Genetical Research

Research Article

Mutation accumulation in finite outbreeding and inbreeding populations

D. Charleswortha1 c1, M. T. Morgana1 and B. Charleswortha1

a1 Department of Ecology and Evolution, University of Chicago, 1101 E 57th St., Chicago, IL 60637


We have carried out an investigation of the effects of various parameters on the accumulation of deleterious mutant alleles in finite diploid populations. Two different processes contribute to mutation accumulation. In random-mating populations of very small size and with tight linkage, fixation of mutant alleles occurs at a high rate, but decreases with extremely tight linkage. With very restricted recombination, the numbers of low-frequency mutant alleles per genome in randommating populations increase over time independently of fixation (Muller's ratchet). Increased population size affects the ratchet less than the fixation process, and the decline in population fitness is dominated by the ratchet in populations of size greater than about 100, especially with high mutation rates. The effects of differences in the selection parameters (strength of selection, dominance coefficient), of multiplicative versus synergistic selection, and of different amounts of inbreeding, are complex, but can be interpreted in terms of opposing effects of selection on individual loci and associations between loci. Stronger selection slows the accumulation of mutations, though a faster decline in mean fitness sometimes results. Increasing dominance tends to have a similar effect to greater strength of selection. High inbreeding slows the ratchet, because the increased homozygous expression of mutant alleles in inbred populations has effects similar to stronger selection, and because with inbreeding there is a higher initial frequency of the least loaded class. Fixation of deleterious mutations is accelerated in highly inbred populations. Even with inbreeding, sexual populations larger than 100 will probably rarely experience mutation accumulation to the point that their survival is endangered because neither fixation nor the ratchet has effects of the magnitude seen in asexual populations. The effects of breeding system and rate of recombination on the rate of molecular evolution by the fixation of slightly deleterious alleles are discussed.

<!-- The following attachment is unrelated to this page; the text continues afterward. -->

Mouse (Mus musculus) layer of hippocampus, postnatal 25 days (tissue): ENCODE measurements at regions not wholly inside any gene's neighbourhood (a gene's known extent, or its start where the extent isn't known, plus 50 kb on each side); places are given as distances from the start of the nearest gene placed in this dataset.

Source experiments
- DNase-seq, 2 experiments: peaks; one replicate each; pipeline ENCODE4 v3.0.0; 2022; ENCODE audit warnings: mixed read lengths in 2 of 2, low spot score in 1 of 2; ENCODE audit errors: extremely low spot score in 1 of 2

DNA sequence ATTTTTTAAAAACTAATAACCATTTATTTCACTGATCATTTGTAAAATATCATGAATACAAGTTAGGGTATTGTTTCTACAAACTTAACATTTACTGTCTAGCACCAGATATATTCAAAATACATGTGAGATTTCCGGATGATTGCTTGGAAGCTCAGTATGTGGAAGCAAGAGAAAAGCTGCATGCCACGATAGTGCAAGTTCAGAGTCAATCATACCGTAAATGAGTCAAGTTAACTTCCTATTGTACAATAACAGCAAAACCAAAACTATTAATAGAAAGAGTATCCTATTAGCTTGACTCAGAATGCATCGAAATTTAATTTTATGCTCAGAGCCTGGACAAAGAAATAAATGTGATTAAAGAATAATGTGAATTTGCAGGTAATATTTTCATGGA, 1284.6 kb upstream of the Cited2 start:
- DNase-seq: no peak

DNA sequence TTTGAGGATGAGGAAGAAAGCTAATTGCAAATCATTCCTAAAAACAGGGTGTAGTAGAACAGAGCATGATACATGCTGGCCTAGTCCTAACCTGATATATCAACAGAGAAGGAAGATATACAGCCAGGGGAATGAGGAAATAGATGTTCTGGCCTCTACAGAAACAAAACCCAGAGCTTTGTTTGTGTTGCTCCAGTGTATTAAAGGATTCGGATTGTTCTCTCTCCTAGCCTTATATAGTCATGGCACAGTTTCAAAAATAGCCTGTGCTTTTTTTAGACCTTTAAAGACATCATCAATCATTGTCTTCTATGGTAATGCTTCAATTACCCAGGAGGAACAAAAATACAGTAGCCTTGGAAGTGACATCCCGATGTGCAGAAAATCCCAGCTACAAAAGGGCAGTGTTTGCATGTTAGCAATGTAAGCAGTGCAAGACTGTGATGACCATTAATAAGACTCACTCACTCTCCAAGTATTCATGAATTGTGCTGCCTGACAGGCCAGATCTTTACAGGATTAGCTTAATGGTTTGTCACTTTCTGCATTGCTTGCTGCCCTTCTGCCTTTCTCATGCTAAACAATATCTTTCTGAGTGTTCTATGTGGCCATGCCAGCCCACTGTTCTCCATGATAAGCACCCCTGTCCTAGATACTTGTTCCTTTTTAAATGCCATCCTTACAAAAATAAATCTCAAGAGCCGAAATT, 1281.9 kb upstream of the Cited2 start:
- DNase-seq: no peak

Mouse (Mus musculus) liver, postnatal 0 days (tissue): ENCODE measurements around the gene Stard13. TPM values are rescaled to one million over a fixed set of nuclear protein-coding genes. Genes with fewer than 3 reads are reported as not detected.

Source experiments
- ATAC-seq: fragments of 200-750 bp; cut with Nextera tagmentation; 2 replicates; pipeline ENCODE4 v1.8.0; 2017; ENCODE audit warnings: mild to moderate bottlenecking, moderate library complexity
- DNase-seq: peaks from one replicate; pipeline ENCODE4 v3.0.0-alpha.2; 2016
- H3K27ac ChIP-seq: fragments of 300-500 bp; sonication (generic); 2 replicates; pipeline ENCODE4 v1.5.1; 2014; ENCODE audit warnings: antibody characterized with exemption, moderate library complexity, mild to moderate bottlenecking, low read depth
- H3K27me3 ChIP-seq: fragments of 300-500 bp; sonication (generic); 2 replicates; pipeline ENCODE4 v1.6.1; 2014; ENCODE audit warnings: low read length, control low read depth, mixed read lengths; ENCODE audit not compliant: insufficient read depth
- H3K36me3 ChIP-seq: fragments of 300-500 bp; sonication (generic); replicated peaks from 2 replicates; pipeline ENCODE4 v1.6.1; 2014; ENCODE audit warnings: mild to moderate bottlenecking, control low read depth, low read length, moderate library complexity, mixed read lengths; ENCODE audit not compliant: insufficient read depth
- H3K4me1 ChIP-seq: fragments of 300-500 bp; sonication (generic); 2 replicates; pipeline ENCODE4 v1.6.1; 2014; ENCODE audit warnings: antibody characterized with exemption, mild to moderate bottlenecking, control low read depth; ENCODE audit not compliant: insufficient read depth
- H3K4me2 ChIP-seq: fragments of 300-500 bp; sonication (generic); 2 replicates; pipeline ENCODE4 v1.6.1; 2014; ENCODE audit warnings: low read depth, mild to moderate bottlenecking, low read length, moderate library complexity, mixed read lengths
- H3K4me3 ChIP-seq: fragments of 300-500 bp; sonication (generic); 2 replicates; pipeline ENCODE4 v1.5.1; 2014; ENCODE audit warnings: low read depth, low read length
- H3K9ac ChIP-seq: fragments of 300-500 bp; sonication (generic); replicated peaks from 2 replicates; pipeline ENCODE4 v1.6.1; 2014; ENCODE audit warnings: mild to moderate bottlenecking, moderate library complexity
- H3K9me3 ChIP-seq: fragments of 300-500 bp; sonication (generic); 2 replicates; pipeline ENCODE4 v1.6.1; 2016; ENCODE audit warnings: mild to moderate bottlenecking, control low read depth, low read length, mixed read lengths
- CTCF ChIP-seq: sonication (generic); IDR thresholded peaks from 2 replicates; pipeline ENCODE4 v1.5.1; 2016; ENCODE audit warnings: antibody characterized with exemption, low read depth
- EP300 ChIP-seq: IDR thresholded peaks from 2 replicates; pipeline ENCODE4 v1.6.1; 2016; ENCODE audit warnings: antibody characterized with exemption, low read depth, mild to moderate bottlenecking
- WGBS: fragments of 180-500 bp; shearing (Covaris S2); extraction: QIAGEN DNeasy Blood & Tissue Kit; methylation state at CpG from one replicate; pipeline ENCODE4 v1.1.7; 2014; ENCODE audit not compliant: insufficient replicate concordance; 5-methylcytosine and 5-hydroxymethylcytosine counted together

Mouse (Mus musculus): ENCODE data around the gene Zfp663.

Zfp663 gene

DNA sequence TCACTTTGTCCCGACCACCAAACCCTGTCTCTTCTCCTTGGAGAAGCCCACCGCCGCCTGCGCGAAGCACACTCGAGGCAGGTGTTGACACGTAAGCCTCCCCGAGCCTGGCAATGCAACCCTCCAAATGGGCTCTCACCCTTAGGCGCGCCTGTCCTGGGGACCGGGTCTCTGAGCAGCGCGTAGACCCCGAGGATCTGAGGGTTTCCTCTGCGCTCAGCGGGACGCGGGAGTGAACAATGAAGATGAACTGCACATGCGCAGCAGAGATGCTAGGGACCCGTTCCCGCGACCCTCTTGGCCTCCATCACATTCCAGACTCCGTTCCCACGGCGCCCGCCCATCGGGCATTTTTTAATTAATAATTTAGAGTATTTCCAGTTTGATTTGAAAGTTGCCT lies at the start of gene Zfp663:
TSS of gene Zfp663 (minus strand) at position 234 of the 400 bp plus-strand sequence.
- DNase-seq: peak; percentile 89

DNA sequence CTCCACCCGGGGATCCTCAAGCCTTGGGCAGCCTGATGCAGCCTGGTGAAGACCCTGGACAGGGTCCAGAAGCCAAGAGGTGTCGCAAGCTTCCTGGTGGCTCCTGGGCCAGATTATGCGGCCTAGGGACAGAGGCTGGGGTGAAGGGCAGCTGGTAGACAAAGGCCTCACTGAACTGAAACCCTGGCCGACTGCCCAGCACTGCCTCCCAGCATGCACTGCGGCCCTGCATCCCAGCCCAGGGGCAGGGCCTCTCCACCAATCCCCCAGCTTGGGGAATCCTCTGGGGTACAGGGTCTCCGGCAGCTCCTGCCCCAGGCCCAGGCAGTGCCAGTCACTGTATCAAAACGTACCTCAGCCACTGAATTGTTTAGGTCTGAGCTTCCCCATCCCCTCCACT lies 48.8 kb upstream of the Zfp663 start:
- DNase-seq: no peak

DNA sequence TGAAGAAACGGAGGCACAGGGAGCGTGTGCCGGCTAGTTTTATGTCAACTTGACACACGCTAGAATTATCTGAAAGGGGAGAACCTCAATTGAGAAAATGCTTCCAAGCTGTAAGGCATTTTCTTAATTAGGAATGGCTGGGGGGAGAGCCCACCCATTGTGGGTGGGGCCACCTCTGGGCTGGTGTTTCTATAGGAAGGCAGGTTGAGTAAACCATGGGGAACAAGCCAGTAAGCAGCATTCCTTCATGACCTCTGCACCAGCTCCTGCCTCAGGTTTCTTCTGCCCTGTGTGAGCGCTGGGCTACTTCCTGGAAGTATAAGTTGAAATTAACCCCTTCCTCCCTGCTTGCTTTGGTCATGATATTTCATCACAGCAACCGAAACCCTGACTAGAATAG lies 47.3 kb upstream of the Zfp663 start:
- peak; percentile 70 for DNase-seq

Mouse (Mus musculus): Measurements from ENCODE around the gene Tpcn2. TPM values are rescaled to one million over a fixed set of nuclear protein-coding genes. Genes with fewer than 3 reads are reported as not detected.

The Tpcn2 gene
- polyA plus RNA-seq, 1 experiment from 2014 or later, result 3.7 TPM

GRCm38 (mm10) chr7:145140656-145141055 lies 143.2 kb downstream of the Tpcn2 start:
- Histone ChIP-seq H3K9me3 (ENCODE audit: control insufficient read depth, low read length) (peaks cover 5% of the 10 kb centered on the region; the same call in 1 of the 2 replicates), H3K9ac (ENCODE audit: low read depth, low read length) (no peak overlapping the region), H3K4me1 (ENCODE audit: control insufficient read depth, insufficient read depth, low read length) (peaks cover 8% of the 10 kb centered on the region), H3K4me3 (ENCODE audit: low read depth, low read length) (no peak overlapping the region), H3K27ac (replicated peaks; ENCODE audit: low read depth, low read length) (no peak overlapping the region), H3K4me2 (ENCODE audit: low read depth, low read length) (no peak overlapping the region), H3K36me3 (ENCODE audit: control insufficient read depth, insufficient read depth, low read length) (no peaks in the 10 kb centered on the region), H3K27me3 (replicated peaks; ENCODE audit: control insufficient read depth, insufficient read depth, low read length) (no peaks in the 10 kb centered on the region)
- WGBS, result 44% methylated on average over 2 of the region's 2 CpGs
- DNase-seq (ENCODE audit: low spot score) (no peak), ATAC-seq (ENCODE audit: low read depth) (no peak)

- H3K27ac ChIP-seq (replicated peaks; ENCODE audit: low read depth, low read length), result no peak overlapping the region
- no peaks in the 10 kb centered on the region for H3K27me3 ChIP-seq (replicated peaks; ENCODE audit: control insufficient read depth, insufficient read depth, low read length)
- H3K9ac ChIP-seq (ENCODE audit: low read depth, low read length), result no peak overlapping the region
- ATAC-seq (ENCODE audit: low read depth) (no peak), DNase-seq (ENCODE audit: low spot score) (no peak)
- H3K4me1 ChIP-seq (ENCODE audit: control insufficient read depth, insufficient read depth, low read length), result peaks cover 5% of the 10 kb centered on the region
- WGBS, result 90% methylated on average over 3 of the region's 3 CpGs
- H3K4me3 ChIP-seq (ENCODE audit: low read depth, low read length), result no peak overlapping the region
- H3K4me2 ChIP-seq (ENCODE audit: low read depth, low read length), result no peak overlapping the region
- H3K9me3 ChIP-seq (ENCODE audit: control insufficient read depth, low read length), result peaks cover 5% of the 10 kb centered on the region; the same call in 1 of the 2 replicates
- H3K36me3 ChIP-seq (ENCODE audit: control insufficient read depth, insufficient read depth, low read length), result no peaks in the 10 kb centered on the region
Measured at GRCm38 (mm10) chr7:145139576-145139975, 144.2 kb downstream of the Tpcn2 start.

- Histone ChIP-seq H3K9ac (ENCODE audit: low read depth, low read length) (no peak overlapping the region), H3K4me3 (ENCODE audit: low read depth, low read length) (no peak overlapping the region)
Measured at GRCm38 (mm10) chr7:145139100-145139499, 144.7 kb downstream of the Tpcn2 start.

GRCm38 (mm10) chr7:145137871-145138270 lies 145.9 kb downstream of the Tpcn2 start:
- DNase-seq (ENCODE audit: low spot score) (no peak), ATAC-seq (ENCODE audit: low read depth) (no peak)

(Received March 18 1992)

(Revised August 04 1992)


c1 Corresponding author.